with which he can be charged as a story-
teller.

Literary expression was not a natural gift
with Balzac, and the process was painful.
His head was full of creation, but there was
always the battle between the idea and the
form. With extraordinary perseverance and
literary conscientiousness, he at last found
the suitable term for the act and the thing.
He was not quick, nor at first clear. His
mind was like a turbid and almost stagnant
stream, which, as it flows, gathers strength
and fi-ees itself from impurities. The idea
presented itself vaguely, clogged with irrel-
evant matter, and came into definite shape
gradually. In this respect he was the oppo-
site of a man like Byron, whose wo^c was



in a stream of light, and he made his reader
see it as with his own eyes.

With forces not entirely at his command,
to work was to struggle. He had the power
of concentration, the principal attribute of
genius, but not in the form with which we
are usually familiar. When genius sees its
way clearly, as in the case of Poe, there is
fascination and enjoyment to the author in
the birth and development of a conception.
This was partially denied to Balzac, and the
child of his brain saw the day through men-
tal pain. He could not arouse his forces
into that activity necessary to embrace and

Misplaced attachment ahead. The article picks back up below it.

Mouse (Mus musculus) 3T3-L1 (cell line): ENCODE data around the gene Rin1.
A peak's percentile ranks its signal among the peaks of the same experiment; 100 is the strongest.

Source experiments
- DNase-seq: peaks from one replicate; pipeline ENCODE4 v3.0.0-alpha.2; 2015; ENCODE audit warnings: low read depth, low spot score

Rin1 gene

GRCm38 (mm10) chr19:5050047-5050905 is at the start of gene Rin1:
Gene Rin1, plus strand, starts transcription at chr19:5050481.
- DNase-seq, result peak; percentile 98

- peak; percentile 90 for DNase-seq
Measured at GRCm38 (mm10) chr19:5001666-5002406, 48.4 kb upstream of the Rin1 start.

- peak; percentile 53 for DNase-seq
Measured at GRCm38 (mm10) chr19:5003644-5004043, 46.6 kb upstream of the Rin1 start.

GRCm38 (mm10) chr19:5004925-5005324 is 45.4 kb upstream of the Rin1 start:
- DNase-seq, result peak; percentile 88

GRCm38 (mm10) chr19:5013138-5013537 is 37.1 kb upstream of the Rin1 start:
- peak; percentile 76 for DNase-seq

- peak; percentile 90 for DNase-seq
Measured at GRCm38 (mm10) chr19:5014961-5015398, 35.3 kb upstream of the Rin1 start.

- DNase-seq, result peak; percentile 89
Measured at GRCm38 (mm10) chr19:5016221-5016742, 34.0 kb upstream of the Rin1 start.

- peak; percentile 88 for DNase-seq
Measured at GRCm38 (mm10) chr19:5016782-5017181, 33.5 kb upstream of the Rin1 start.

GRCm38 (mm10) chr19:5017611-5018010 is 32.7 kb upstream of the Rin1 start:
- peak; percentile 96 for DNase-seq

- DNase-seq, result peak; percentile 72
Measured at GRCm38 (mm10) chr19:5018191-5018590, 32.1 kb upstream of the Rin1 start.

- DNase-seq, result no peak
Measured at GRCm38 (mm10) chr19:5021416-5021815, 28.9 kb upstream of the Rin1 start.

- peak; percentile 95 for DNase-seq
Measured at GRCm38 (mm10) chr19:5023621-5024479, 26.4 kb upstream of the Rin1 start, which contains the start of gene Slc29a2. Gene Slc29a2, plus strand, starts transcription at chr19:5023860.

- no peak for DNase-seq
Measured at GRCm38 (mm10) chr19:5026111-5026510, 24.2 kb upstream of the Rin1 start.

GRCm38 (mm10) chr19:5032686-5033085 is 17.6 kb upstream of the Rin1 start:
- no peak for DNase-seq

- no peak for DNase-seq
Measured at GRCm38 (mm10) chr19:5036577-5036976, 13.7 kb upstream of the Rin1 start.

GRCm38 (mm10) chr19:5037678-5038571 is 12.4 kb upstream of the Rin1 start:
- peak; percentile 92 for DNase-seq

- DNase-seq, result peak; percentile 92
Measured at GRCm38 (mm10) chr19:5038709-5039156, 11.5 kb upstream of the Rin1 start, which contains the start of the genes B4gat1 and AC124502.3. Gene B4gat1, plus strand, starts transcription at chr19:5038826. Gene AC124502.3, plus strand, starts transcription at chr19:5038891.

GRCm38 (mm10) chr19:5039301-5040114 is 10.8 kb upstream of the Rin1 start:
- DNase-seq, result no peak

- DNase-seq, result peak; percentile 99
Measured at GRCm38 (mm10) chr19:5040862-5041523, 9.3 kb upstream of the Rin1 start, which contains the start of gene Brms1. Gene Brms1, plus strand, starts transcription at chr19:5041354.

absorb when he first employed them. They
came to him in the beginning like unwilling
recruits, but, in the end, the recalcitrant
became enthusiastic volunteers. Patience
and extraordinary industry v/hipped them



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H0N0R£ BALZAC.



639



forward, and behind these came a superb
egotism which supported the- whole. His
opinion of his work was so high, that he
attributed to it excellences which rested
on a slender foundation. For instance, his
style, which has been subjected to no litde
criticism, he thought was perfect He once
said, with a naive, unbltishing self-esteem,
that there were only three men in France
who could write French — Victor Hugo,
Th^ophile Gauti^r, and himself; he admitted,
in what he considered a liberal spirit of con-
cession, that the style of Villemain was also
good ; but there was nothing tmder it.

After meditating his subject for some
time, he wrote a rapid sketch and sent it to
the printer. It was retmned to him in
proof-sheet with wide margins. It thus
appeared to him in a somewhat impersonal
form, and he exercised his critical faculries
in changing, amending, and developing, until
the whole proof was covered with lines and
writing, the correction itself being sometimes
erased and corrected anew. Often the wide
margins did not suffice, and bands of paper
were annexed with wafers and pins. The
proof thus covered was sent to the printer,
whence it was returned, after being set up
and printed the next day, the author going
to work on it as before. The proof was
returned seven or eight, and even ten times,
before the writer was satisfied — ^in one case,
fourteen. The corrections of Balzac became
traditional. The compositors of the print-
ing-house made a stipulation with the pub-
lisher that they were not to work more than
two hours a day on Balzac. We give on
page 641 a fac-simile of part of a proof-sheet
taken from the story of " Un D^but dans
la Vie." Much of the pecuniary profit of
his work was lost in the charge made for
corrections ; for every time the type was set
anew a charge was made therefor. He
was never tired of correcting; after his work
passed through a magazine, it was corrected